I met Howard Schultz at a luncheon years ago when I was at Fortune. His company was pretty much in its infancy and we talked about Brooklyn. Needless to say, he’s a great one to follow when it comes to reputation-building, engagement and reputation recovery. In an article I read about him recently where he was named businessperson of the year, Bill Bradley, the senator, basketball star and board member of the coffee company, noted how reputation was central to their success. Bradley said, “You don’t get millions to support your social networks just by selling coffee. People have to admire the company.”
I have been pretty enamored by Schultz’s political action where you can buy an American-made Indivisible wristband in the stores as a thank you when you donate to the Create Jobs for USA Fund. Last week I bought one in our local Starbucks because if my $5 can make a difference for even one person, I’m in.
As I may have mentioned before, I also met the head of Starbuck’s Ethics & Compliance several months ago at a meeting and was impressed by his thoughtfulness and mission. And a young woman I have mentored for many years and is now working her way through college works at a Starbucks in midtown. She adores it and it has introduced her a decent job that has influenced her interest in majoring in business.
There have been many touchpoints with the brand over the years and they all seem to add up. Just like the wristband says, reputation is indivisible. The whole is greater than the parts but the parts, the touchpoints, can all add up to a halo-like shield that makes a company’s reputation harder to destroy and easier to admire. That’s reputation at its best. It takes years to build and many bumps along the way. But when it gels, it is a wondrous thing to admire.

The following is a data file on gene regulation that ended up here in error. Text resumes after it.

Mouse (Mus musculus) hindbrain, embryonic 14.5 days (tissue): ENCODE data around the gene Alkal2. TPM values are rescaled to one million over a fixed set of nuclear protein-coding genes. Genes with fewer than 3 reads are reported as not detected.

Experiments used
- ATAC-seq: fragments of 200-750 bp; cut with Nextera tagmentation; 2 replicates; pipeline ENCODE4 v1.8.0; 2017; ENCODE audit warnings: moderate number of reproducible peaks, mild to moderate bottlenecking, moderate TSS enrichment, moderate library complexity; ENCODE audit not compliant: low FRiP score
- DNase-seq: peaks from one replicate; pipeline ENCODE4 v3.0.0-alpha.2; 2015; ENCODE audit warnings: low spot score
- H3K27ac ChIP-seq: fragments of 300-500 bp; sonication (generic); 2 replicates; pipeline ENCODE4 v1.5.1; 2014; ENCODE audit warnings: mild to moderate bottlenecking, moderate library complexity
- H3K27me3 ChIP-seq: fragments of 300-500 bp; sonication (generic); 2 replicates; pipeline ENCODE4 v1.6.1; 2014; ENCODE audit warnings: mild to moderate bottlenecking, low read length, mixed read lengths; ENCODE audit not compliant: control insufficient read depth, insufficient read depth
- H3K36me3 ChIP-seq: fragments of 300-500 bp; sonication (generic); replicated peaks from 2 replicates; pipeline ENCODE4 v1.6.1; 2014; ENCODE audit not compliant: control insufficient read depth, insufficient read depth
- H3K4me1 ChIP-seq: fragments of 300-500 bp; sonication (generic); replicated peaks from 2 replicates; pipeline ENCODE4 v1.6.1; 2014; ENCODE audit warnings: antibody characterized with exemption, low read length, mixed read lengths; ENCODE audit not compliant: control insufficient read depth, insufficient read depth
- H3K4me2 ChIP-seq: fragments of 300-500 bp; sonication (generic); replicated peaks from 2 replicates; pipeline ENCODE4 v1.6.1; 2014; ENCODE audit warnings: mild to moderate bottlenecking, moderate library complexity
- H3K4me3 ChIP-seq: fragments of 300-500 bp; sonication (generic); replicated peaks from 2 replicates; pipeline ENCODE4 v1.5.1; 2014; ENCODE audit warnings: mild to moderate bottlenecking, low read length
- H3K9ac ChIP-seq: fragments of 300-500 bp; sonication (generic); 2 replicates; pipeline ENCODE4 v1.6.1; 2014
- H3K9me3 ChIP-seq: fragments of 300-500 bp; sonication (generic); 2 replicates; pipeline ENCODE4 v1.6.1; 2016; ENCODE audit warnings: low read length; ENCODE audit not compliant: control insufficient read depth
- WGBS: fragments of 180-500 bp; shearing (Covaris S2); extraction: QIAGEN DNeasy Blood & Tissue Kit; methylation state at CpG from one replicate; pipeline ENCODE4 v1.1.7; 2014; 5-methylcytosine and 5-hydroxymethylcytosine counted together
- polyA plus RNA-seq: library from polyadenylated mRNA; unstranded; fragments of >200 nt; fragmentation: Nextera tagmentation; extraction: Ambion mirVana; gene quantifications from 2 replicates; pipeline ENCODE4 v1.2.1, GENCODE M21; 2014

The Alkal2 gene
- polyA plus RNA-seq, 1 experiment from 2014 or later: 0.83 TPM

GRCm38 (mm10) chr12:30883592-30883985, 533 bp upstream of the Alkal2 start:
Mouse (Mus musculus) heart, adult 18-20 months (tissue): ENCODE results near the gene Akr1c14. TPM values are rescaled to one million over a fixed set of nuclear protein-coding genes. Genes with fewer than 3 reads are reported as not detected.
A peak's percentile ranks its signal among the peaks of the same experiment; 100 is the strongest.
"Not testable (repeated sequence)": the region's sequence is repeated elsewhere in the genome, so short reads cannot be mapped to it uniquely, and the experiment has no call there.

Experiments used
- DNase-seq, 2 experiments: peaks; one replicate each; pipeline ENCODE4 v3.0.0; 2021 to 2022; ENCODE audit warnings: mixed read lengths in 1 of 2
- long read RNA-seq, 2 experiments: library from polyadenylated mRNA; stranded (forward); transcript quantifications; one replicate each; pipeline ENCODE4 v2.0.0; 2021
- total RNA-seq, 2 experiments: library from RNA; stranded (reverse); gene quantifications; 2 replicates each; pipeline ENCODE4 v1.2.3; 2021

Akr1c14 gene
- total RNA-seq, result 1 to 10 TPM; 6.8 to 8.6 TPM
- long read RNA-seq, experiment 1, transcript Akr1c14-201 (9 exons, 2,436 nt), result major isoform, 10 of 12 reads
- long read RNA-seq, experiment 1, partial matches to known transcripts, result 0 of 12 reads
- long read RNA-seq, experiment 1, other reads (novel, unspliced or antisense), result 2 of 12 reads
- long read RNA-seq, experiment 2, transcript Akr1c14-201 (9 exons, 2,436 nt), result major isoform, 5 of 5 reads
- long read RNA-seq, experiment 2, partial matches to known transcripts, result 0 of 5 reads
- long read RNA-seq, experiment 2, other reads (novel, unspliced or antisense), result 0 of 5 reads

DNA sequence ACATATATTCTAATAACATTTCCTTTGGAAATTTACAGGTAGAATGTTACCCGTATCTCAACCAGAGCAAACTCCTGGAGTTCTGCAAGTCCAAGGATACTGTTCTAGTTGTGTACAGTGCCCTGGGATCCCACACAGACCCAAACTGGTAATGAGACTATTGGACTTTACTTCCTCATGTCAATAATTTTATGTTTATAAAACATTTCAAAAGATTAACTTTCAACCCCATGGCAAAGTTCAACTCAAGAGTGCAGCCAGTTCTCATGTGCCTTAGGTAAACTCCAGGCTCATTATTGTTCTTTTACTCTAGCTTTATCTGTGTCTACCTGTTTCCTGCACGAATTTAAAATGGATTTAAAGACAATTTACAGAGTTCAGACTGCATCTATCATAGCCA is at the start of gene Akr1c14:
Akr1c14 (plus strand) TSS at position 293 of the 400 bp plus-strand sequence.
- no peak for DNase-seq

Yesterday’s oped by Maureen Dowd in The New York Times got me thinking about how much harder it is to build reputation in this shout-marketing world. Her column was about the loss of silence which was a pleasant surprise because I was not in the mood to read about politics. She quotes Ed Schlossberg of ESI who said, “Paying attention to anything will be the missing commodity in future life. You think you’ll miss nothing, but you’ll probably miss everything.” When everything and everyone seems to be talking, it is hard to make sense of it all.
Reputation building has reached that tipping point I fear. There are so many messages being distributed through so many channels that only bad or sensational news are getting through. Now I know that is an exaggeration. But it seems sometimes that the best way to get my attention is to tell me something awful that has happened and who it happened to (meaning which company or CEO).
Today I was on the subway on my way to work and two young men were talking about MFGlobal and Jon Corzine. Then I looked at the woman next to me and she was reading the Wall Street Journal about Olympus’s problems. Of course, someone was doing the crossword puzzle and another was reading their Kindle. Another person had a shopping bag with Macy’s logo on it and I was thinking about JCPenny teaming up with Martha Stewart. What about Macy’s? And all along, here I was thinking about how a company can break through and be liked enough.